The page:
Re: [PATCH] gpio: Emma Mobile GPIO driver

From: Arnd Bergmann
Date: Sat May 12 2012 - 09:19:44 EST

On Friday 11 May 2012, Magnus Damm wrote:
> On Fri, May 11, 2012 at 10:10 PM, Linus Walleij
> <linus.walleij@xxxxxxxxxx> wrote:
> > On Fri, May 11, 2012 at 11:41 AM, Magnus Damm <magnus.damm@xxxxxxxxx> wrote:
> >
> >> +config GPIO_EM
> >> + tristate "Emma Mobile GPIO"
> >> + depends on ARM
> >
> > ARM really? Why should all ARM systems have the option of configuring in an Emma
> > controller?
> Well, first of all, the Emma Mobile line of SoCs are ARM based. You
> may think of MIPS based Emma devices. I don' t know so much about
> them, but if you happen to know where I can find docs then I'd be very
> interested in looking at them to see if I can share any of my recently
> developed drivers.
> Not sure if your point is that this has nothing to do with the CPU
> core itself - at least I usually prefer to omit CPU dependencies for
> I/O devices and have as few dependencies as possible to get as much as
> compile time testing done. In this particular case I've added ARM as
> dependency because I was asked so for the UART driver 8250_em. Either
> way is fine with me, so it's up to you GPIO maintainers to decide what
> you want. As long as I can enable it on the ARM based SoC family I'm
> happy. =)

My preference is generally to define the dependencies rather broadly
so you can build each driver on as many platforms as possible, and
just leave them out of defconfig. This seems to be the common way to
do things. Limiting by architecture makes some sense if you don't
want to expose the driver to all architectures that might not be
able to build it (e.g. s390 would not be able to build this one).

> >> +static inline unsigned long em_gio_read(struct em_gio_priv *p, int offs)
> >> +{
> >> + if (offs < GIO_IDT0)
> >> + return ioread32(p->base0 + offs);
> >> + else
> >> + return ioread32(p->base1 + (offs - GIO_IDT0));
> >> +}
> >> +
> >> +static inline void em_gio_write(struct em_gio_priv *p, int offs,
> >> + unsigned long value)
> >> +{
> >> + if (offs < GIO_IDT0)
> >> + iowrite32(value, p->base0 + offs);
> >> + else
> >> + iowrite32(value, p->base1 + (offs - GIO_IDT0));
> >> +}
> >
> > Isn't ioread()/iowrite() some ISA I/O-space operations? What's wrong with
> > readl_[relaxed] and writel_[relaxed]()?
> Nothing wrong with readl/writel, I've just have a habit of using the
> ioread/iowrite ones. I find the code that allows platforms to select
> PORT or IOMEM in lib/iomap.c rather neat.

For reference: The ioread family is defined to be a superset of the
readl family and the inl family and to be compatible with the calling
convention of readl, so it's correct to use it here, but it may be
slower on architectures that require the lib/iomap.c wrappers. ARM
does not use those wrappers on modern systems because the PIO space
is memory mapped.

For performance sensitive drivers that do not use DMA, it makes
sense to use the readl_relaxed() family instead, because those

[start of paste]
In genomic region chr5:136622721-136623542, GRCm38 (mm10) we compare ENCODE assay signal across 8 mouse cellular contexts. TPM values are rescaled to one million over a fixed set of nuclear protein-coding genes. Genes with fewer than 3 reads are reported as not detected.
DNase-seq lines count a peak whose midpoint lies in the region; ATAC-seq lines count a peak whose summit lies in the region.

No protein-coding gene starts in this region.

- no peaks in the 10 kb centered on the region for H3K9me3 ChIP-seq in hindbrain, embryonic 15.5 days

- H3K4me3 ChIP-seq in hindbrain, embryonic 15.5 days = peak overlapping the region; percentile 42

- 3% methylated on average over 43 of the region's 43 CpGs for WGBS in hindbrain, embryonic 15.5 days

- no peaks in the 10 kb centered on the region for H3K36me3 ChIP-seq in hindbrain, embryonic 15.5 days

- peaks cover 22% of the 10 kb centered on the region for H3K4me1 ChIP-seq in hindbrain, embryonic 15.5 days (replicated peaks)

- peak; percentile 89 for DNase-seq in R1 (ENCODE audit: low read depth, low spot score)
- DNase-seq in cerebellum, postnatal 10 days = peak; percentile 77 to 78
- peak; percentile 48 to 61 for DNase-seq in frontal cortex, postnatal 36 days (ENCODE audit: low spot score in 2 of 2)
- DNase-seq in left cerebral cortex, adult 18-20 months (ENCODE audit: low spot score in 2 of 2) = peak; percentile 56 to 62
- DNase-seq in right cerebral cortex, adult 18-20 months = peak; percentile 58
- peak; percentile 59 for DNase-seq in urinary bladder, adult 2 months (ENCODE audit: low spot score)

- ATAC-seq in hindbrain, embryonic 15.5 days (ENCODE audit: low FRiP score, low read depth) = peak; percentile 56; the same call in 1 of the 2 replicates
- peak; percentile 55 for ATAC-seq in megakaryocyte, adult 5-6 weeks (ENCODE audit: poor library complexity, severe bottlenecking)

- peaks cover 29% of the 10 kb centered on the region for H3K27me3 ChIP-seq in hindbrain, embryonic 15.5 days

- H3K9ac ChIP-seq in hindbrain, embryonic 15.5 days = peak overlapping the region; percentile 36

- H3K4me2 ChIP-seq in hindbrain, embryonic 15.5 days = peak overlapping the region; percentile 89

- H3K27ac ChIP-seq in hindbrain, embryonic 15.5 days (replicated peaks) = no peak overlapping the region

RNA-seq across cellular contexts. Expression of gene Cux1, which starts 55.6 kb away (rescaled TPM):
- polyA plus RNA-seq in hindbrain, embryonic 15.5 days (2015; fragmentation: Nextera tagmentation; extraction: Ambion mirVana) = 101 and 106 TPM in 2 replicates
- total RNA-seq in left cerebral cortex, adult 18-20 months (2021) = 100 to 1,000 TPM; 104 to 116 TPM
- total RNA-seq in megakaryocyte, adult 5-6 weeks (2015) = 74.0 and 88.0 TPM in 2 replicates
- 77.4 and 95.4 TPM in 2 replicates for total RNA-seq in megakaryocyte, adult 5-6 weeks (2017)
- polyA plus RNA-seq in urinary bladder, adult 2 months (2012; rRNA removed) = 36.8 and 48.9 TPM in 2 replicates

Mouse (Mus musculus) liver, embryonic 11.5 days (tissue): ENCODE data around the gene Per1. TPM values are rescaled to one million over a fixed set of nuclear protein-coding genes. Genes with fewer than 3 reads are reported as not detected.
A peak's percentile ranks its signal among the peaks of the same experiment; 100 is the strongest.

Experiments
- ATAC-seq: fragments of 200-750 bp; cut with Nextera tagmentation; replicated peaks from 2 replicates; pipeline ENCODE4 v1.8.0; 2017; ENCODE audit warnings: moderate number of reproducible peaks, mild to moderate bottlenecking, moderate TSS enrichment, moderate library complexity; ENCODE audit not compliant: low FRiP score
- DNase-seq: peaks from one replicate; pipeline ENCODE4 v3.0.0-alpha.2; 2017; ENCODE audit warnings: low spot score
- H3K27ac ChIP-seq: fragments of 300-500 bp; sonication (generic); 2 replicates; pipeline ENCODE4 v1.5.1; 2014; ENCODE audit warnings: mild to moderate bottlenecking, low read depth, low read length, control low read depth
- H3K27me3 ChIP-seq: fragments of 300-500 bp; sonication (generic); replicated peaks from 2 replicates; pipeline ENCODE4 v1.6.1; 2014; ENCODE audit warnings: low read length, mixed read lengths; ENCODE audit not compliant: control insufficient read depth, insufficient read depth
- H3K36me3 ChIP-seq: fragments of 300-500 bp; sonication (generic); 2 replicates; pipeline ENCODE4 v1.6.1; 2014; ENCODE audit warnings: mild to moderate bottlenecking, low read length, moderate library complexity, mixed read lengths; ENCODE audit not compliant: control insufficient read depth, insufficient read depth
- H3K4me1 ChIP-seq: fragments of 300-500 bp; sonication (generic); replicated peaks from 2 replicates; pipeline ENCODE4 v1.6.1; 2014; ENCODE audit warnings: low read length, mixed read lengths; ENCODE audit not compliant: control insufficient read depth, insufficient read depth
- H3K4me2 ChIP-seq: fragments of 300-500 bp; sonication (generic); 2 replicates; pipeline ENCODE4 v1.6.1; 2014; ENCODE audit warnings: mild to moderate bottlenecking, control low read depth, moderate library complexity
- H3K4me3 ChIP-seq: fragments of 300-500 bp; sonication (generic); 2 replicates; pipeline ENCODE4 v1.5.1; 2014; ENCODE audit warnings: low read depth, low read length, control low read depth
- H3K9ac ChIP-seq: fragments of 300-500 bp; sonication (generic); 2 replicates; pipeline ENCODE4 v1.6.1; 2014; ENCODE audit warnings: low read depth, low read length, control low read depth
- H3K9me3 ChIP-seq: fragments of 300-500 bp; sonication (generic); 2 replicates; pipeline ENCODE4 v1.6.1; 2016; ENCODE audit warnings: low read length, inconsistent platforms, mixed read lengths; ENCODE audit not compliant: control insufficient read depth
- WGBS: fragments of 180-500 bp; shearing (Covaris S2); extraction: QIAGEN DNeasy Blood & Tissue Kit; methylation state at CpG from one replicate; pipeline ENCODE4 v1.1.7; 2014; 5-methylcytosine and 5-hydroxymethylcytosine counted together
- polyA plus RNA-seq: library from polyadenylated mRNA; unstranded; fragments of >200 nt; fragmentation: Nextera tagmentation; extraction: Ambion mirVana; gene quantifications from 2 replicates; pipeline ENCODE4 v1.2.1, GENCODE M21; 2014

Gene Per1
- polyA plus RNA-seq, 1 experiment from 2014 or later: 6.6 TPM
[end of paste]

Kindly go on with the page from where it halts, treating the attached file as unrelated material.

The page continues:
omit the expensive barriers that protect us from overlapping with

The main advantage of using readl/writel is that it's more common
on ARM so reviewers don't have to wonder why this driver does things
differently. Any driver shared with powerpc, mips or sh would likely
use a different style. E.g. on powerpc, using readl/writel is considered
wrong because it's only well-defined for PCI there.

> >> +static struct em_gio_priv *irq_to_priv(unsigned int irq)
> >> +{
> >> + struct irq_chip *chip = irq_get_chip(irq);
> >> + return container_of(chip, struct em_gio_priv, irq_chip);
> >> +}
> >
> > Should this be inline maybe?
> I have not checked if they actually turn out inline with my ARM
> compiler, but gcc for SH was always rather good at deciding when to
> inline by itself. Its a bit like likely()/unlikely() in my mind, it
> may be good to give hints for the compiler but in the majority of the
> cases the compiler will be fine by itself. I guess this particular
> function may end up as just a few instructions.


> >> +static irqreturn_t em_gio_irq_handler(int irq, void *dev_id)
> >> +{
> >> + struct em_gio_priv *p = dev_id;
> >> + unsigned long tmp, status;
> >> + unsigned int offset;
> >> +
> >> + status = tmp = em_gio_read(p, GIO_MST);
> >> + if (!status)
> >> + return IRQ_NONE;
> >> +
> >> + while (status) {
> >> + offset = __ffs(status);
> >> + generic_handle_irq(p->irq_base + offset);
> >
> > Pleas use irqdomain to translate the IRQ numbers.
> Is this mandatory for regular platform devices not using DT?
> I don't object to your idea, but I was planning on adding that in my
> DT feature patch.

There is little value in delaying this if you already know how
to do it. irq domains are useful for other reasons as well, e.g.
for allowing to build with sparse IRQ, which is needed when we get
to multiplatform kernels.

> >> +static struct em_gio_priv *gpio_to_priv(struct gpio_chip *chip)
> >> +{
> >> + return container_of(chip, struct em_gio_priv, gpio_chip);
> >> +}
> >
> > inline?
> Sure, if you think that is absolutely necessary. May I ask, is it
> important for you, or is it ok if I skip and keep this driver in line
> with my other ones? =)

I don't think it makes any difference in practice, other for people
reading the code. Adding the 'inline' tells the reader that this is
meant to be a trivial function that doesn't add much object code,
and that the author was aware of that. I don't think it matters much
either way.

> > Isn't there a new nice inline that will both request and
> > remap a piece of memory?
> If so then that would be excellent. Especially together with
> ioread/iowrite so the code can work both for IOMEM and PORT
> transparently.

We have a bunch of helpers, but I think none that does
everything yet. io_iomap() locates and remaps the resource.
devm_request_and_ioremap() does the request and the map, but
doesn't pull it out of the device.

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